Tuesday, April 19, 2011

The Baltimore Riot

Since the firing on Fort Sumter and Lincoln's call for 75,000 troops to attack the South, Virginia had already seceded and the secession was moving forward in several other states. Maryland, one of the slave-holding states, was favorable towards secession, especially Baltimore. When Lincoln was traveling to Washington for his inauguration a few months before, he had traveled through Baltimore at night for fear of assassination.

On April 19th, 1861 150 years ago today, the Sixth Massachusetts regiment was traveling through Baltimore on the way to defend Washington. The railroad cars in which the troops were transported had to be dragged by horse through the city because of a law against the use of locomotives in the city. As the Northern troops were moving through the streets, anti-Union men blocked the road to prevent their progress. Seeing this, the troops exited the cars and marched in formation. The rioters attacked the regiment, throwing bricks and firing pistols. Eventually the soldiers were able to reach the train station with the help of the police, leaving behind four soldiers and twelve civilians dead, and many more wounded.

The Marylanders asked Lincoln to not send any further troops through the city to prevent further riots. However Lincoln refused, saying that the troops were needed and that was the only way they could travel. As we will see later, the city was occupied and secession was prevented.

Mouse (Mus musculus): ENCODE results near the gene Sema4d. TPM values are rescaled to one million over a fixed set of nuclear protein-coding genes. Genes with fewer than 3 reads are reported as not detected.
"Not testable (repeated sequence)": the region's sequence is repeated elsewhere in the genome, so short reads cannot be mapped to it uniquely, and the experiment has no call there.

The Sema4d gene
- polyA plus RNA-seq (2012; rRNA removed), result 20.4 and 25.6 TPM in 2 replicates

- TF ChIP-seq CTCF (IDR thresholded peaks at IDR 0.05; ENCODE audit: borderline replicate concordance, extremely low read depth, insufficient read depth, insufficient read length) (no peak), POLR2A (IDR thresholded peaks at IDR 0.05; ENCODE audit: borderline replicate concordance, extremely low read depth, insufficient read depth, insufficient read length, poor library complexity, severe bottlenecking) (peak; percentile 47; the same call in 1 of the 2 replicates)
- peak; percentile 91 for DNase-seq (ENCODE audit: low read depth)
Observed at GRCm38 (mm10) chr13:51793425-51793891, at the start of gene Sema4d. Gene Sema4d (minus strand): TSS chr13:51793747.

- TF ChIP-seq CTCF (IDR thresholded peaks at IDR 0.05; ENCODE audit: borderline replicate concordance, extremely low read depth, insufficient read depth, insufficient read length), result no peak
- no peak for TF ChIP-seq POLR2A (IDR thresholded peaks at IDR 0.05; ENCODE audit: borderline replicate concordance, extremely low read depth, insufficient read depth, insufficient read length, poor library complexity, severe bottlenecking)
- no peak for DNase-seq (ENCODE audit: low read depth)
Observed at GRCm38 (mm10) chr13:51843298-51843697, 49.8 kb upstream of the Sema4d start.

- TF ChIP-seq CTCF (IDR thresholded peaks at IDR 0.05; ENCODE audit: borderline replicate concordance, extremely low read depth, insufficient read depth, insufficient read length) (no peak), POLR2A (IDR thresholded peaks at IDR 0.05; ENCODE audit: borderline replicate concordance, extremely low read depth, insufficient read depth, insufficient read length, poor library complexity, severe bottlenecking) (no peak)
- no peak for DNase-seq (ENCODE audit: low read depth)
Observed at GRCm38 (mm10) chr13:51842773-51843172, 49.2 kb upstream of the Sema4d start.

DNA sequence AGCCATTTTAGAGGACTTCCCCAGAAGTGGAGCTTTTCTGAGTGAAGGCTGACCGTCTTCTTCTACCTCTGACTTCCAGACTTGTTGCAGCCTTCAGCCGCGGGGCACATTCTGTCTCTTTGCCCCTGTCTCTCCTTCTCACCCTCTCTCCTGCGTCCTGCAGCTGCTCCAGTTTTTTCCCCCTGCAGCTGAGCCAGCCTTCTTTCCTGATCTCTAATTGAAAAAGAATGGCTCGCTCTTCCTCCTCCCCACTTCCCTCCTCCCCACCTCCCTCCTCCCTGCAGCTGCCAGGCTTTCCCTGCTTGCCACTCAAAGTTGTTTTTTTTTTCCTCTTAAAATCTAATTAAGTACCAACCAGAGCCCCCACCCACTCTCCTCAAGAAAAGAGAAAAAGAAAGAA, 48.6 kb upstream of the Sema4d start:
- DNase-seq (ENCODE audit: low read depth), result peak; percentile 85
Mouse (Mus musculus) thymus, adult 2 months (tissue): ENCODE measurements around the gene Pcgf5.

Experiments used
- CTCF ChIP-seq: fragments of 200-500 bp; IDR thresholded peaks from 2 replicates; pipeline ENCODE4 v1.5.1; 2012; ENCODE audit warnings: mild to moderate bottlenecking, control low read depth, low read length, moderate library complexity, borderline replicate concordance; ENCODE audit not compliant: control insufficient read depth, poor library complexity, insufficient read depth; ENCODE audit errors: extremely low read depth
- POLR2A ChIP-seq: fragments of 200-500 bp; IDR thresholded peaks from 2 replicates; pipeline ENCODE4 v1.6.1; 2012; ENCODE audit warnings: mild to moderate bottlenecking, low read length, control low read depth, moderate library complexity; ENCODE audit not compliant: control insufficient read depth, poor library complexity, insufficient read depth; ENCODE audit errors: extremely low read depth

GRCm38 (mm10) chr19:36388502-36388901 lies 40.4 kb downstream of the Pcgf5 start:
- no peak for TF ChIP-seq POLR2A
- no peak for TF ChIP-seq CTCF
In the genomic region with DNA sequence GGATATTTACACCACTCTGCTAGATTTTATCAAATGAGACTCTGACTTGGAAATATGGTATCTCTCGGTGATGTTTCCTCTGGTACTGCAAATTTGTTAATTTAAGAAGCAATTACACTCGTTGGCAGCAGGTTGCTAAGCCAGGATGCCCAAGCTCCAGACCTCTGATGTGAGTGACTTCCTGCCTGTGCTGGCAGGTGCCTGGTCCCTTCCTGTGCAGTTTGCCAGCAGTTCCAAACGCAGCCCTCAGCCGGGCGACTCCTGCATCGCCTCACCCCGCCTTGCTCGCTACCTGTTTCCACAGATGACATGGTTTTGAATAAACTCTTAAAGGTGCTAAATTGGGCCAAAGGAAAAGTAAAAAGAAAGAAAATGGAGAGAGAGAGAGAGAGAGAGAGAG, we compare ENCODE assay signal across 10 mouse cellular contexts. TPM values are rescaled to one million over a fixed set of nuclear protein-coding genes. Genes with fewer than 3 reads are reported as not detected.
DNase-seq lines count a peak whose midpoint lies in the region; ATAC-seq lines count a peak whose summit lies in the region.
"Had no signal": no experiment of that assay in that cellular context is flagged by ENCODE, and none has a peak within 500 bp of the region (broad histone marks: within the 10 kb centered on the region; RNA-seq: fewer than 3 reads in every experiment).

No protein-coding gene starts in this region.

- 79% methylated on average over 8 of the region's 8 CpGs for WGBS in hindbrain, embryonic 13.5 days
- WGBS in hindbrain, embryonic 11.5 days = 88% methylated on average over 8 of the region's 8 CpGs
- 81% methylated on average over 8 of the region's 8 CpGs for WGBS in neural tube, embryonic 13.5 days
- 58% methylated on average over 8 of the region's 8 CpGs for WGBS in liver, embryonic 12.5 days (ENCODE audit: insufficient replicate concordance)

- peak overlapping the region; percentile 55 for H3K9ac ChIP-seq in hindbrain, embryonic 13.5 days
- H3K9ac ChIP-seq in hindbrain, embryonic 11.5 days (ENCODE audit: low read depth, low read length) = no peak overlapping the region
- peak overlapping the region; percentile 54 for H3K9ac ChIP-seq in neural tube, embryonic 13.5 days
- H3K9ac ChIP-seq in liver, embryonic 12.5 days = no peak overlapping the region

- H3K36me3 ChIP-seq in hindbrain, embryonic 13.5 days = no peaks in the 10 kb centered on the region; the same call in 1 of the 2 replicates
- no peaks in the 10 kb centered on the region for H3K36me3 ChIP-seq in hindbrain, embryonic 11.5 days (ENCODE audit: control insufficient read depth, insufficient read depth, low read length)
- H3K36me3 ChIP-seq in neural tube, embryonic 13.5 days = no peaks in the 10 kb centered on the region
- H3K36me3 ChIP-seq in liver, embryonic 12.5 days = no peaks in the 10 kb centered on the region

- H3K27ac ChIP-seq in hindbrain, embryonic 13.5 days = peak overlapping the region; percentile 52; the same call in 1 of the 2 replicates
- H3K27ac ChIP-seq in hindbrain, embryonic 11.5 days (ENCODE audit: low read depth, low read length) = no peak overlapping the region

James Ryder Randall
Author of Maryland, My Maryland
Another consequence of the riot was the writing of Maryland, My Maryland. James Ryder Randall, a Marylander who was living in Louisanna, was a friend of one of the men killed in the riot. In the song he referred to the riots and Maryland's martial past and urged them to secede and resist the tyranny of Lincoln and the federal government. It was sung throughout the war by Marylanders sympathetic to the South and, amazingly, after the war it was made the state song and has remained so until the present.
The despot's heel is on thy shore,
His torch is at thy temple door,
Avenge the patriotic gore
That flecked the streets of Baltimore,
And be the battle queen of yore,
Maryland! My Maryland!

Hark to an exiled son's appeal,
My mother State! to thee I kneel,
For life and death, for woe and weal,
Thy peerless chivalry reveal,
And gird thy beauteous limbs with steel,
Maryland! My Maryland!
Come! for thy shield is bright and strong,
Come! for thy dalliance does thee wrong,
Come to thine own anointed throng,
Stalking with Liberty along,
And chaunt thy dauntless slogan song,
Maryland! My Maryland!

Dear Mother! burst the tyrant's chain,
Virginia should not call in vain,
She meets her sisters on the plain-
"Sic semper!" 'tis the proud refrain
That baffles minions back amain,
Arise in majesty again,
Maryland! My Maryland!

I see the blush upon thy cheek,
For thou wast ever bravely meek,
But lo! there surges forth a shriek,
From hill to hill, from creek to creek-
Potomac calls to Chesapeake,
Maryland! My Maryland!

Thou wilt not yield the Vandal toll,
Thou wilt not crook to his control,
Better the fire upon thee roll,
Better the blade, the shot, the bowl,
Than crucifixion of the soul,
Maryland! My Maryland!

I hear the distant thunder-hum,
The Old Line's bugle, fife, and drum,
She is not dead, nor deaf, nor dumb-
Huzza! she spurns the Northern scum!
She breathes! she burns! she'll come! she'll come!
Maryland! My Maryland!
You can read the complete words here.


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